Christi Martin is standing in the middle of her brand new kitchen she can’t use.
“The cabinets are all done, the lighting’s in place, everything’s ready to go. We could be cooking dinner here tonight,” an exasperated Martin said. “Were it not for this final piece of paper, we could be living in this house right now.”
Martin and her partner thought they’d be moving into their dream home in February. It is now May and because of various delays and setbacks, the couple is still waiting on the city of Austin to finish its electrical inspection. “We’re just so excited, and have been, and it’s just been frustrating to have this delay.”
In one of the fastest-growing cities in the country, new homes and home remodels are happening at a rapid pace. But city inspections, namely electrical inspections, aren’t keeping up. At the beginning of May, the city’s backlog for electrical inspections was closing in on 500 work orders and growing. Within the last five years, the city has seen a nearly 70 percent increase in residential electrical inspections.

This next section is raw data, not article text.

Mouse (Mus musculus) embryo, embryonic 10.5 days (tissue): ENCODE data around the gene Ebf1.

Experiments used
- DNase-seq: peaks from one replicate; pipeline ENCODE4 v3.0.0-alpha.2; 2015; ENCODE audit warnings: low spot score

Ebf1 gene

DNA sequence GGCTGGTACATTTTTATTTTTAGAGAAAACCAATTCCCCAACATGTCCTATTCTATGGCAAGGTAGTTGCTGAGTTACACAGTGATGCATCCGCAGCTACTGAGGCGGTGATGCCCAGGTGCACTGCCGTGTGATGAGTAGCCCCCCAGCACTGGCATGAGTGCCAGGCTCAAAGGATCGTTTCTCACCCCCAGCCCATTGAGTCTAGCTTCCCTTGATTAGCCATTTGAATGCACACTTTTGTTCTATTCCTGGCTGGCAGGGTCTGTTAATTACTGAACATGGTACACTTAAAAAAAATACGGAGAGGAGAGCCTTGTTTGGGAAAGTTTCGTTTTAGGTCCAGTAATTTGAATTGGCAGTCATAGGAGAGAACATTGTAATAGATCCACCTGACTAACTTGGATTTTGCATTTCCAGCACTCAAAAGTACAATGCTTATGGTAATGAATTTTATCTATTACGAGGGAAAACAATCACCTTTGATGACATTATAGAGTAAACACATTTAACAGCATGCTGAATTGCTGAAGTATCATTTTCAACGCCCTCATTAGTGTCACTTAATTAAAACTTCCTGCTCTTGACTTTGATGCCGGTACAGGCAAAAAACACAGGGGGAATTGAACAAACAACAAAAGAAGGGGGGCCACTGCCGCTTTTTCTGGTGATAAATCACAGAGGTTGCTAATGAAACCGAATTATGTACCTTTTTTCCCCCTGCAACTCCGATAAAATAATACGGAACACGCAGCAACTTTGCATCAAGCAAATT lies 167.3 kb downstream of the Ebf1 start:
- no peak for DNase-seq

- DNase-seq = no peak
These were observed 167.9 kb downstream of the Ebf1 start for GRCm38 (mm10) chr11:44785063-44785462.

The city says the average wait time is 5-7 days, but it’s taking weeks, even months in some extreme cases. And, in construction, time is money. The longer a project takes, the more it ultimately costs homeowners.
The delay at Martin’s house has cost her around $10,000-$15,000, and that’s putting it conservatively. “Lots of money down the drain because of the uncertainty,” Martin said, of not knowing when the electrical inspector would actually show up.
“They’re supposed to come today,” Martin said while KXAN was with her. When asked how many times she’s been told that, she responded, “Oh… most days for the past two months for one inspection or another.”
“Even cable companies have gotten pretty good about giving you a window of time to be there when they show up to install your cable. You’d think that the city could figure this out.”
More than a dozen contractors KXAN spoke to said the delay is a big and costly problem.
‘Our Inspectors are Overwhelmed’
“It’s not acceptable,” said James Pace with Efficient AC, Electric & Plumbing. With his 20-plus years of experience, he says he’s never seen the delays this bad. “It costs me time and a lot of money and a lot of effort to make sure that my inspections are getting done.”